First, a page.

Join, or Die

Local barbershops like this are a rarity in New Jersey.

This one is from the set I took during the field trip with the Princeton Photo Workshop. We had exhausted our efforts at the Asbury Park boardwalk and walked our way into the downtown area of Asbury Park. This is where one will find most of the restaurants, odd-ball shops, and art studios of the town. This scene caught my attention because of the sign above the barber’s head with the snake symbol and the words "Join, or Die".

I was not familiar with the phrase. I mentioned it to my eldest, Shaan, who had completed Advanced Placement United States History in high school. She said it was a well-known symbol and phrase coined by Benjamin Franklin before and during the American Revolutionary War. Benjamin Franklin created this political cartoon as a commentary on the disunity of the Thirteen Colonies during the French and Indian War. He later used it to encourage the colonies to unite for the cause of independence.

One distinctive feature of Swagger & Blade is how the front opens directly to the street. The barbershop was opened in October 2011 by Master Barber Shane Bruno, shortly after spending four years in the United States Army 82nd Airborne division, but he has been cutting hair since he was 14 years old. Local family owned barbershops like Swagger & Blade are a rarity in New Jersey. Most traditional barbershops have disappeared to be replaced by corporate-owned strip mall chains.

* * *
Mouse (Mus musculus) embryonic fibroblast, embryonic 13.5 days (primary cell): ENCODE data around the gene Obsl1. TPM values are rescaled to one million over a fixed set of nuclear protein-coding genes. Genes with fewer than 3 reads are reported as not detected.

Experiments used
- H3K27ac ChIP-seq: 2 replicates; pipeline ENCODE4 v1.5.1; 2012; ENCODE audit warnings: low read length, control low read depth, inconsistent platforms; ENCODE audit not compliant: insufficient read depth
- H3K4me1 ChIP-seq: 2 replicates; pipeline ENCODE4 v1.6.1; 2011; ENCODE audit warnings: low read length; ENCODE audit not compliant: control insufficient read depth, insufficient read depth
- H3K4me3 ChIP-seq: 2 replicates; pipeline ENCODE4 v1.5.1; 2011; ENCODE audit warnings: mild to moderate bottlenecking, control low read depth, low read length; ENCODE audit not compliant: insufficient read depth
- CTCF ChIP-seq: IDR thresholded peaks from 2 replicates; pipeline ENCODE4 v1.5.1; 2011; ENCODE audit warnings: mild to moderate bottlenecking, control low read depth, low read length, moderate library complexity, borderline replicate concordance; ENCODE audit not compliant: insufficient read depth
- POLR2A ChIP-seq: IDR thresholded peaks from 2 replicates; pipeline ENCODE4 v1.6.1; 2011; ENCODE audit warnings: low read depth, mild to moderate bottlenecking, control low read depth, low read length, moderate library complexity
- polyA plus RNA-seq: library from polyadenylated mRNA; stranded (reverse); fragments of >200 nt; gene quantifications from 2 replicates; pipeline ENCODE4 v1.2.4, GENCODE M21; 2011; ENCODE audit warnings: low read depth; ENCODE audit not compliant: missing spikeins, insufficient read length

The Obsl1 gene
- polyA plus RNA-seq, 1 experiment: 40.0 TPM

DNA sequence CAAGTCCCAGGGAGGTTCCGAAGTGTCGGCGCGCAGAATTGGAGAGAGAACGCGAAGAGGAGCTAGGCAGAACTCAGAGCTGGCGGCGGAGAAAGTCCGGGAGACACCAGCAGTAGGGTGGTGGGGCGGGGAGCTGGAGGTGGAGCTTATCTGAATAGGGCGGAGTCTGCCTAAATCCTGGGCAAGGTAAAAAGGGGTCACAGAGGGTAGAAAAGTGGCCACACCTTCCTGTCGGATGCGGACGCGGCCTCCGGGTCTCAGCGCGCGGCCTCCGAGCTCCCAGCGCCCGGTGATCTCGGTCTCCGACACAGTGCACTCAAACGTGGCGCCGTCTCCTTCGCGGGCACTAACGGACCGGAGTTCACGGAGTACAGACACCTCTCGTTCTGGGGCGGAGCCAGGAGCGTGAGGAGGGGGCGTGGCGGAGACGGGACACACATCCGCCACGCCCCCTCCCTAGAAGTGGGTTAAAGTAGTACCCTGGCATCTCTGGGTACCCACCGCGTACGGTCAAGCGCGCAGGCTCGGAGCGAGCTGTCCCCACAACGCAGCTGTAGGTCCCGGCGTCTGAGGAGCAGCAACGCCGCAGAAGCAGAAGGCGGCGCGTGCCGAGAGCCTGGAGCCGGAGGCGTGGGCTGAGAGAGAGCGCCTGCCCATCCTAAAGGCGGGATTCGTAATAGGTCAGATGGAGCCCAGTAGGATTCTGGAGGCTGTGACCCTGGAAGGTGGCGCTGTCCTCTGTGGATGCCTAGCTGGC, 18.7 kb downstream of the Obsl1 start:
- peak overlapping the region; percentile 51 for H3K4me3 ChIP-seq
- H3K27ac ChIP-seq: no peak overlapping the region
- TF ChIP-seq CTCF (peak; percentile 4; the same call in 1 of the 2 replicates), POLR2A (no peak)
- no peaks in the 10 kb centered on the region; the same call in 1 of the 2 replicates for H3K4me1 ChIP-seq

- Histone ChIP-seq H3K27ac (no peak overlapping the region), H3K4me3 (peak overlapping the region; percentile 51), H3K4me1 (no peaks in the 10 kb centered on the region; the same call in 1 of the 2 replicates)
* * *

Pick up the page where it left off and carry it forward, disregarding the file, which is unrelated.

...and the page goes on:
This image is from a RAW image edited in Adobe Lightroom. I wanted to focus the viewer on the barber, the customer and the sign. I used the shadow tool and exposure tools to darken the inside of the barbershop.


The Asbury Park boardwalk is lined with restaurants. Some are traditional, brick and mortar sit down and be served restaurants. Others are "walk up and order from a food truck in a shipping container" establishments. Let me explain.

In 2018 Madison Marquette, the developer for the Asbury Park boardwalk, added eight 320-square foot shipping containers on the promenade used for seasonal businesses. Other shipping containers on the boardwalk serve as public facilities, such as restrooms. Some food trucks, such as Mogo's Korean Fusion Tacos, are so widely known that they get written up in US News "30 Top Things to Do in New Jersey". I’ve eaten those tacos. They are fantastic.

But the, containerised food trucks have only existed since 2008. This is why the "Est. 1946" text inside the "Tony’s" food truck banner caught my eye. I searched around the interwebs and discovered a little bit of tri-state food history.

in 1946 Anthony Segreto, an Italian American from the Little Italy section of New York City, at the urging of his friend, a local butcher, started selling Italian Sausage and Frankfurters at "The Feast." The business was booming, and soon, Tony was selling Sausage at Italian Feasts and Fairs all over New York, New Jersey and Connecticut. After he retired, he passed the business on to his family. The third generation of Sogreto’s continues to operate this family-owned food concession business at some of New Jersey's largest outdoor special events. The Asbury Park Boardwalk food-truck container is the only fixed-location operation I could find.

Submitted for CBWC: Side of Things.